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Louth in 1839

Louth is in the hundred of Louth Eske, in the parts of Lindsey, 148 miles from London by Boston and Spilsby. There were anciently three religious establishments (two ‘guilds’ and a ‘chantry’), the funds of which are now appropriated to the grammar-school. The parish comprehends an area of 3,620 acres, with a population in 1831 of 6,976. about one-eighth agricultural. The town is in a pleasant situation at the eastern foot of the Wolds, and on the bank of the little river Ludd, over which there is a bridge. It is well built ; the houses are of brick, and the streets are well paved and lighted. The church is one of the finest in the county : it consists of a nave, chancel, and two aisles, with a lofty and elegant tower, surmounted by a rich octangular crocketed spire, at the west end. The exterior presents a fine specimen of perpendicular architecture : the east window is remarkable for its beautiful tracery. The angles of the tower are supported by rich buttresses which terminate in octangular crocketed pinnacles; there are flying buttresses from the spire to these pinnacles. The height of the spire is 288 feet. The grounds of the vicarage-house are curiously laid out as if attached to a hermitage, and are interspersed with seats, cloisters, and other appropriate buildings.

There are a sessions-house and a house of correction for the division ;
a modern guildhall ; an assembly-room ; a small theatre ; and a public subscription library and news-room. There are some manufactories of worsted, carpets, rugs, and blankets, which give employment to about 100 people ; a soap manufactory, a paper-mill, and breweries. Trade is carried on in wool and corn. The Louth navigation extends from the town to the ocean just at the mouth of the Humber.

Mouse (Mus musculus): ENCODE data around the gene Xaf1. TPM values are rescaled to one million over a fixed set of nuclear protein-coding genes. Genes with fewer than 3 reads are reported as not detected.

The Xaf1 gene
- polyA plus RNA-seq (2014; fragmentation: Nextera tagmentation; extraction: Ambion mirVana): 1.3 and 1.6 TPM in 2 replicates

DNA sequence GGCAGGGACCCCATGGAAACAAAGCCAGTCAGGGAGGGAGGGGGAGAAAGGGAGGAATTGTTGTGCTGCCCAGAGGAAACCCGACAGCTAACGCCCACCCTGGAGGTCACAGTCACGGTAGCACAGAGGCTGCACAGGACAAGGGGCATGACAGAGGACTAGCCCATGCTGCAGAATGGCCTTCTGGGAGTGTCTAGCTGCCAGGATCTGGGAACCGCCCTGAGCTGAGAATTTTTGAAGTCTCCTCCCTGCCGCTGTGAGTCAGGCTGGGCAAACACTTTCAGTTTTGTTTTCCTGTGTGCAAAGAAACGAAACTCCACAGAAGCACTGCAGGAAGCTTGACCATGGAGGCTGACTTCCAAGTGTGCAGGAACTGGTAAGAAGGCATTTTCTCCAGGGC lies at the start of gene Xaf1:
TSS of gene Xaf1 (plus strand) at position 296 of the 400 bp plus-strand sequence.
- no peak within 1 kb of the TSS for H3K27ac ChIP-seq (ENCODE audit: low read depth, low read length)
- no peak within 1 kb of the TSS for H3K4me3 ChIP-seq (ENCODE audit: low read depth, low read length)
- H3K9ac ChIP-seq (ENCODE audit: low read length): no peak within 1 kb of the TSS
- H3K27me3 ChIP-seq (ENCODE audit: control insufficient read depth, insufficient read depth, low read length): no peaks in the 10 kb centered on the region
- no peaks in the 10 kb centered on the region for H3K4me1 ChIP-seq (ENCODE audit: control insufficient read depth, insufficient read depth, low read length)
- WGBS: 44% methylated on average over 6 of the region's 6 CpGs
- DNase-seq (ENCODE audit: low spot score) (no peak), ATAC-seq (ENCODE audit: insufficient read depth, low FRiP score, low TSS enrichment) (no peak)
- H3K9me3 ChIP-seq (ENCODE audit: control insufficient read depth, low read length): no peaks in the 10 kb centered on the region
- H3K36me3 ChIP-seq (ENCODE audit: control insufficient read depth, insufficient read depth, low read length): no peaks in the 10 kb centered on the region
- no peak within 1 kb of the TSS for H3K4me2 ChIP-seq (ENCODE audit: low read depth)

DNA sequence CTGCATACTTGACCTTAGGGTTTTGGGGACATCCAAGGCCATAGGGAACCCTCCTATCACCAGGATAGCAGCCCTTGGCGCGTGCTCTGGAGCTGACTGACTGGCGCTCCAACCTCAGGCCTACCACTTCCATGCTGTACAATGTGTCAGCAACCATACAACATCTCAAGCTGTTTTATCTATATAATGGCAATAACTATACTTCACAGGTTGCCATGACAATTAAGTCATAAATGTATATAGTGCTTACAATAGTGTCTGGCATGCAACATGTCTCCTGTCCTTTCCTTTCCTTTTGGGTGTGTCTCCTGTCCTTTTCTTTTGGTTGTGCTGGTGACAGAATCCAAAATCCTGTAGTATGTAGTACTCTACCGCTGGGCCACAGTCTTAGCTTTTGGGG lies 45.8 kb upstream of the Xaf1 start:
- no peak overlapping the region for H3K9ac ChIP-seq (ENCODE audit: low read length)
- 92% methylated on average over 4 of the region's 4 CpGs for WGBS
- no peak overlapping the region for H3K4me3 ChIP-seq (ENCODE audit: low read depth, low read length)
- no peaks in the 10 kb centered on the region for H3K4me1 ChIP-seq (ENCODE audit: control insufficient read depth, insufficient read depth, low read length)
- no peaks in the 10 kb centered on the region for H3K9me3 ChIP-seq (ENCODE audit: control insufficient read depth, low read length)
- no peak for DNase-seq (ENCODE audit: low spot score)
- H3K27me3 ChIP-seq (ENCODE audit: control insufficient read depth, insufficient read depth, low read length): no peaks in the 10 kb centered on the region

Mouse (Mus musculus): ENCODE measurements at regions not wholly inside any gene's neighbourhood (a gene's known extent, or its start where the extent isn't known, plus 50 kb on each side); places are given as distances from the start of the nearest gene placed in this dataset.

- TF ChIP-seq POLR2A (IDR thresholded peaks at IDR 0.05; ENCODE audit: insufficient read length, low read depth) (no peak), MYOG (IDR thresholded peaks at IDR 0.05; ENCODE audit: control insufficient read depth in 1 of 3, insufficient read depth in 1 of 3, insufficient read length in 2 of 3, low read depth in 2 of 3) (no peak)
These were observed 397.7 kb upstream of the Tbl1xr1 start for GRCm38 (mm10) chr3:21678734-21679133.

The markets are on Wednesday and Saturday, and there is a weekly market for cattle on Friday during the spring. The quarter-sessions for the division are held alternately here and at Spilsby. The town was incorporated by Edward VI : by the late Municipal Reform Act it was divided into two wards, and has 6 aldermen and 18 councillors. The borough is coextensive with the parish. The living is a vicarage in the archdeaconry of Lincoln, of the clear yearly value of £300, with a glebe-house. There are several Dissenting places of worship. There were in 1833 an infant-school with 130 children, a dame-school with 20 ; a free grammar-school, with a large endowment, with 80 children ; another endowed day-school with 25 children ; thirteen other day-schools with 322 children ; a national day and Sunday school with 284 scholars during the week, and 59 on Sundays ; and three Sunday-schools, with 580 children.